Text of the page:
5. Corruption in political democracy is hard to control with law only

    Directory of Open Access Journals (Sweden)

    Sushanta Kumar Bhowmik

    2015-12-01

    Full Text Available Objective to study the types of corruption. To research sources of corruption and defects of corruption control mechanism. To propose ways of solving the problem of corruption. Methods methods of analysis synthesis analogy and summarizing were used. Result The reveals the imperfections of the systemic mechanism of corruption counteraction and analyzes its causes. The stages and scope of imperfections are also indentified. The world economical inequality which determines the lawmakersrsquo activities is a big concern of corruption controlling system. Biometric signature may be used as individual identification at all financerelated performance will identify the corrupt personals at all levels. Scientific novelty As it is stated in the article many dimensions of corruptions may be eliminated with the help of regulatory devices or a total digital controlling system. Practical significance introduction of the digital controlling system will allow to identify and control the corrupt officials at all levels and help to efficient struggle against corruption. nbsp

  6. A comparative analysis of the implementation of anti-corruption legislation by anti-corruption agencies in the provinces of the Eastern and Northern Cape

    Directory of Open Access Journals (Sweden)

    Thozama Majila

    2014-07-01

    Full Text Available Many countries experience various degrees of corruption. South Africa is no exception. The undeniable fact is that corruption cannot be reckoned as a mere country- or region- specific problem; it is a far wider phenomenon. However, there has been a growing global movement to condemn corrupt practices, resulting in the removal of certain leaders from office. South Africa has formulated and promulgated legislation that is considered an international example of good practice and has established agencies for the purpose of combating corruption. The Institute for Security Studies (2007:1 proposes that anti-corruption legislation, if enforced, should equip the country’s anti-corruption agencies with a tool that could effectively be utilised as a punitive instrument for offenders and a deterrent for those contemplating corrupt activities. This article examines whether anti-corruption agencies are apolitical and capable of detecting and punishing corruption or whether they are only a response to international demands by international agreements. In this regard the United Nations Convention against Corruption, the SADC Protocol against Corruption and the African Union Convention on Preventing and Combating Corruption are discussed. The article concludes with recommendations based on an empirical survey of anti- corruption legislation and anti-corruption agencies conducted in the Eastern Cape and Northern Cape Provinces.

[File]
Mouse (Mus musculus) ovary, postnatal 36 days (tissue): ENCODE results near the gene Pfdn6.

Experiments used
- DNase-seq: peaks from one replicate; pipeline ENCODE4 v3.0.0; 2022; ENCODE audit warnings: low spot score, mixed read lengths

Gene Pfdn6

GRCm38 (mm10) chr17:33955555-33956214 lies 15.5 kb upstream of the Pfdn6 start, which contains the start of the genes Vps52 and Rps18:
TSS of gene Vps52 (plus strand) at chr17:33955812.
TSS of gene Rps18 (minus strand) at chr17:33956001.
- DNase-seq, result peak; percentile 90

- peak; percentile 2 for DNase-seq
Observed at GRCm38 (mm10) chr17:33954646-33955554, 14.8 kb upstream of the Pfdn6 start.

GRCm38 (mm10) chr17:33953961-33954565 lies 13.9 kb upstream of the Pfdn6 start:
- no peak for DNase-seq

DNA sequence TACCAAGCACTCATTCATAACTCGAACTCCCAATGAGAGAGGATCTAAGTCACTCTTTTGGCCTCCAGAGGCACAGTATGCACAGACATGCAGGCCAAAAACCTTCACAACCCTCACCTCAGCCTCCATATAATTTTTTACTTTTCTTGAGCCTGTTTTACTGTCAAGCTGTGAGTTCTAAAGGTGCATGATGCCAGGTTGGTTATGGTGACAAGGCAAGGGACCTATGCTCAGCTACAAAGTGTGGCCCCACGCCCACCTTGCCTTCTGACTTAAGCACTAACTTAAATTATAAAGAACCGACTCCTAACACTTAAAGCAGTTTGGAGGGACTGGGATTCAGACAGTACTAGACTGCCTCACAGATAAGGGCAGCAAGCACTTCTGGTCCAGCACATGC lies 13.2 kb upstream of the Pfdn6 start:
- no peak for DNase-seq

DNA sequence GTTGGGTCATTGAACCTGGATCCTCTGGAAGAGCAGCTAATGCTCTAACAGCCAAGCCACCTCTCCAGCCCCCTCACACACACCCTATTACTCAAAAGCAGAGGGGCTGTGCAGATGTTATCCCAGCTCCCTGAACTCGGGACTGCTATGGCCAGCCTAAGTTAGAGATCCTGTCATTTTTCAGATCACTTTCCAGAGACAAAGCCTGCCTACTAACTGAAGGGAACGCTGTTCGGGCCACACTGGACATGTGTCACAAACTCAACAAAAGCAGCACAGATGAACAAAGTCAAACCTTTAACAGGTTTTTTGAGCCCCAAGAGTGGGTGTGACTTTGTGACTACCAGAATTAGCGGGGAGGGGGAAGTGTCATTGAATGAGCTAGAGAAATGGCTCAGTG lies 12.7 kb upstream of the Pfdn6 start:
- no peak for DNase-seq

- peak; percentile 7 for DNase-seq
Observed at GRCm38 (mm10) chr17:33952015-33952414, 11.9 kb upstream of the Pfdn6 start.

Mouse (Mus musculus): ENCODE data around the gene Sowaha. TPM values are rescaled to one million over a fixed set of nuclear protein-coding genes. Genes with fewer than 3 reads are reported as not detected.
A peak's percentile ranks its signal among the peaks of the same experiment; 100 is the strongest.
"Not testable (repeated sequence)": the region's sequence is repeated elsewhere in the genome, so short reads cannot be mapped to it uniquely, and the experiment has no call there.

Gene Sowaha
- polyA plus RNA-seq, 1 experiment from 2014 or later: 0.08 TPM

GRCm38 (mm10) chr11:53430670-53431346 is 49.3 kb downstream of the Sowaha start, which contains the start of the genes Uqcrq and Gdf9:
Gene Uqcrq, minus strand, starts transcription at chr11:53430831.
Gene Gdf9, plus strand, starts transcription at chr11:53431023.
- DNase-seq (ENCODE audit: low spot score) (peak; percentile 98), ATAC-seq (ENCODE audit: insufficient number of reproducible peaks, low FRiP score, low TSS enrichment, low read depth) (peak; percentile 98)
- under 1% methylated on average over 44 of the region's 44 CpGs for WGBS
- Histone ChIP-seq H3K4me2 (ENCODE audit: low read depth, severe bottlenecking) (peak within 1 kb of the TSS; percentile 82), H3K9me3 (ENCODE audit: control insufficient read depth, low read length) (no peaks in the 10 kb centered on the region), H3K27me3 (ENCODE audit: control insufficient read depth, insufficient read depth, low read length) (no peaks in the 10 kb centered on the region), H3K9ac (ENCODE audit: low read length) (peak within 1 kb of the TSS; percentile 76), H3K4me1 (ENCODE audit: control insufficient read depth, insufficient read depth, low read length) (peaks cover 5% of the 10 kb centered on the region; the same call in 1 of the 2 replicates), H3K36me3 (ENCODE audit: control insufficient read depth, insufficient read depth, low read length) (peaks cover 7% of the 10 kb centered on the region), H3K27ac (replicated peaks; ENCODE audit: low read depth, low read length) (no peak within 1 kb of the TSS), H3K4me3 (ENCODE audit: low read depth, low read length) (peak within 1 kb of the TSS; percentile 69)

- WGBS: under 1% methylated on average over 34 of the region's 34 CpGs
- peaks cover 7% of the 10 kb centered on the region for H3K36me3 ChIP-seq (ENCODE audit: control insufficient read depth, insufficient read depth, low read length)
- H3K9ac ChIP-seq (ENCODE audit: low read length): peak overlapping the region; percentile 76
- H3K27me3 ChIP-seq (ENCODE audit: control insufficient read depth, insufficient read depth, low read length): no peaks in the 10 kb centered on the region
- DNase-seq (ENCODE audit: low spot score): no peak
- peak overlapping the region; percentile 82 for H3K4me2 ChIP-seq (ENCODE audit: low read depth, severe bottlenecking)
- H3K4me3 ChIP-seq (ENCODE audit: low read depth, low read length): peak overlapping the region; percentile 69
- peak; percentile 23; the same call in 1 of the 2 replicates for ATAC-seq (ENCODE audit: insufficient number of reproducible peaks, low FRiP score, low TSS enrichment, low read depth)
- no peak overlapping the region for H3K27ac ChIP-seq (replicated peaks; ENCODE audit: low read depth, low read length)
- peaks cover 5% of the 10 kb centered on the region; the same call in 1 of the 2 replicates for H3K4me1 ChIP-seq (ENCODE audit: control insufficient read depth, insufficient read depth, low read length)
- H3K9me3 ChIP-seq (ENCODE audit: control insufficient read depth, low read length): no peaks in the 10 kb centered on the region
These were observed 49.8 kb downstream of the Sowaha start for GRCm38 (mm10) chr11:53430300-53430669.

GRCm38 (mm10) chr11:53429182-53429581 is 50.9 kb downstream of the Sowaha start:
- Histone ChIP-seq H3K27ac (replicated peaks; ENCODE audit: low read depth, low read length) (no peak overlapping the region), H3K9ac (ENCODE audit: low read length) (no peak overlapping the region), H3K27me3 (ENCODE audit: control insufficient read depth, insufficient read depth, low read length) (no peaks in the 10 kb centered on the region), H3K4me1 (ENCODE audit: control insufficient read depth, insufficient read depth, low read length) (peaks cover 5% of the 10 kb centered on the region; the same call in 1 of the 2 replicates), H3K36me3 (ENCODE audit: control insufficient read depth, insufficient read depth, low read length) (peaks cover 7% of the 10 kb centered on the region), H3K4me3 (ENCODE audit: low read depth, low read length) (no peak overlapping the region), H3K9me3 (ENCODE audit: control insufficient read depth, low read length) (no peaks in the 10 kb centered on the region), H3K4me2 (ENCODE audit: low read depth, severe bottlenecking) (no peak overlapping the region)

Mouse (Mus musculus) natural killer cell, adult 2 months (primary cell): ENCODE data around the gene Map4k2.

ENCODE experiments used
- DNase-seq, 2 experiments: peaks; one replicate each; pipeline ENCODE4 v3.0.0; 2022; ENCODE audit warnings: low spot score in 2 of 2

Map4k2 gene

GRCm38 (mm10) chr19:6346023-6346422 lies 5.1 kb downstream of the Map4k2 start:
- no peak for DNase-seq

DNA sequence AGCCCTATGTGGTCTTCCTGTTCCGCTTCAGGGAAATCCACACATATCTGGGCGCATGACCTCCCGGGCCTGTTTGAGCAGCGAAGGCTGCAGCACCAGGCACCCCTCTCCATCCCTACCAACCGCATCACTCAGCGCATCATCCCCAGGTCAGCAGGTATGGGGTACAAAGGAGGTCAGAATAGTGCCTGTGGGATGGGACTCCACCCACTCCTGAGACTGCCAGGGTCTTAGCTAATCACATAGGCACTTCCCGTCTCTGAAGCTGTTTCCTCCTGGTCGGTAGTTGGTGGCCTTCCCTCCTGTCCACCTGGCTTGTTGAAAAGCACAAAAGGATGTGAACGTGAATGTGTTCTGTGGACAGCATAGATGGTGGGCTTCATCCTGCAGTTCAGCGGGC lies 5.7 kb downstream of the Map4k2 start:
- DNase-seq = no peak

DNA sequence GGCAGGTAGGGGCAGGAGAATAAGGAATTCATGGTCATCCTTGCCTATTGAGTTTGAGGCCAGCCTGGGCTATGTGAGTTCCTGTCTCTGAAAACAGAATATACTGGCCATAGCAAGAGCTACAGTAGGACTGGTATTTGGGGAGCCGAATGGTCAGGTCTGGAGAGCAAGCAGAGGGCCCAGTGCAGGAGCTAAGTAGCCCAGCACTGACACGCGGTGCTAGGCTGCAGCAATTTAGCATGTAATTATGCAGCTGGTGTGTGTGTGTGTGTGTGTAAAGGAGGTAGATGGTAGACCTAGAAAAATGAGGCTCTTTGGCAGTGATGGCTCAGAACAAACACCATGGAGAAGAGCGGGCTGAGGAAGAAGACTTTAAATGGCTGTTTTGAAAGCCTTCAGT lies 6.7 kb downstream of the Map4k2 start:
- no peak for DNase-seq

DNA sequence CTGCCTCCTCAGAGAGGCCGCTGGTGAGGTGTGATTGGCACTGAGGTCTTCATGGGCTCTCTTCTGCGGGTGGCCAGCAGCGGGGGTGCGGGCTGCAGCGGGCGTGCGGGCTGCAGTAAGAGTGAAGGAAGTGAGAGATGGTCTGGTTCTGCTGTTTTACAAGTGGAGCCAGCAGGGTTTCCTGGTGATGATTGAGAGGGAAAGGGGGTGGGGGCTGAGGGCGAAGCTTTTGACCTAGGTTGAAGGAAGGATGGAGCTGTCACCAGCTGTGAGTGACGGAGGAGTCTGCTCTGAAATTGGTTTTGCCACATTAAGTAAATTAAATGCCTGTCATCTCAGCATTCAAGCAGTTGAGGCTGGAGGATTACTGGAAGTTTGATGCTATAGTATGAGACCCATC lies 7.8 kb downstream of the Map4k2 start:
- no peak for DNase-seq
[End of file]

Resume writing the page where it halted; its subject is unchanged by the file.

7. Democracy and "Grand" Corruption.

    Science.gov (United States)

    Rose-Ackerman, Susan

    1996-01-01

    Defines "grand" corruption as that occurring at the higher levels of a political system and involving large sums of money. Discusses the impact and incentives for this level of corruption as well as various government responses. Identifies multinational corporations as the major malefactors. (MJP)

  8. Enforcement and Public Corruption

    DEFF Research Database (Denmark)

    James E., Alt; Lassen, David Dreyer

    corrupt acts. Consistent with "system capacity" arguments, we find that greater prosecutor resources result in more convictions for corruption, other things equal. We find more limited, recent evidence for the deterrent effect of increased prosecutions. We control for and confirm in a panel context...

  9. ETHICS in GOVERNMENT: ANTI-CORRUPTION MEASURES

    Directory of Open Access Journals (Sweden)

    Coskun Can Aktan

    2015-07-01

    Full Text Available Unethicalbehavior in government is viewed as a situation where there isfraudulent or dishonest conduct or improper behaviour by people who are in aposition or power. Bribery, extortion, embezzlement,the use of legislated powersby government officials for illegitimate private gain, nepotism, rent seeking etc.are some examples forunethical behavior in government.How to deal with unethical behavior in government?. How to curb corruption?Experience demonstrates that establishing an ethical government is not an easytask. There is no single approach to curb (political corruption effectively. Instead,controlling (political corruption requires a wide range of strategies.Thisdescriptive survey aims to explore the anti-corruptions measures in general.

  10. Corruption in Romania

    Directory of Open Access Journals (Sweden)

    Silviu DUȚULESCU

    2016-06-01

    Full Text Available Corruption as a phenomenon is of great interest for the society we live in. As there is no unit of measurement to determine the scale of this phenomenon, comparative studies are chosen most often for the areas concerned. The present paper describes a study focused on all counties in Romania, Bucharest included. The purpose of this research is to establish the determinant factors that influence the size and spread of corruption, as it manifests strong negative effects on the society we live in. Thus, using a set of regressions over the main variables, some correlation coefficients have been set, which after processing rendered a ranking of all the 42 analysed territorial units, sorted by the estimated size of corruption. The whole scientific approach was completed with a map of corruption, which synthesizes and presents the corruption spread nationwide

  11. Causal Factors of Corruption in Construction Project Management: An Overview.

    Science.gov (United States)

    Owusu, Emmanuel Kingsford; Chan, Albert P C; Shan, Ming

    2017-11-11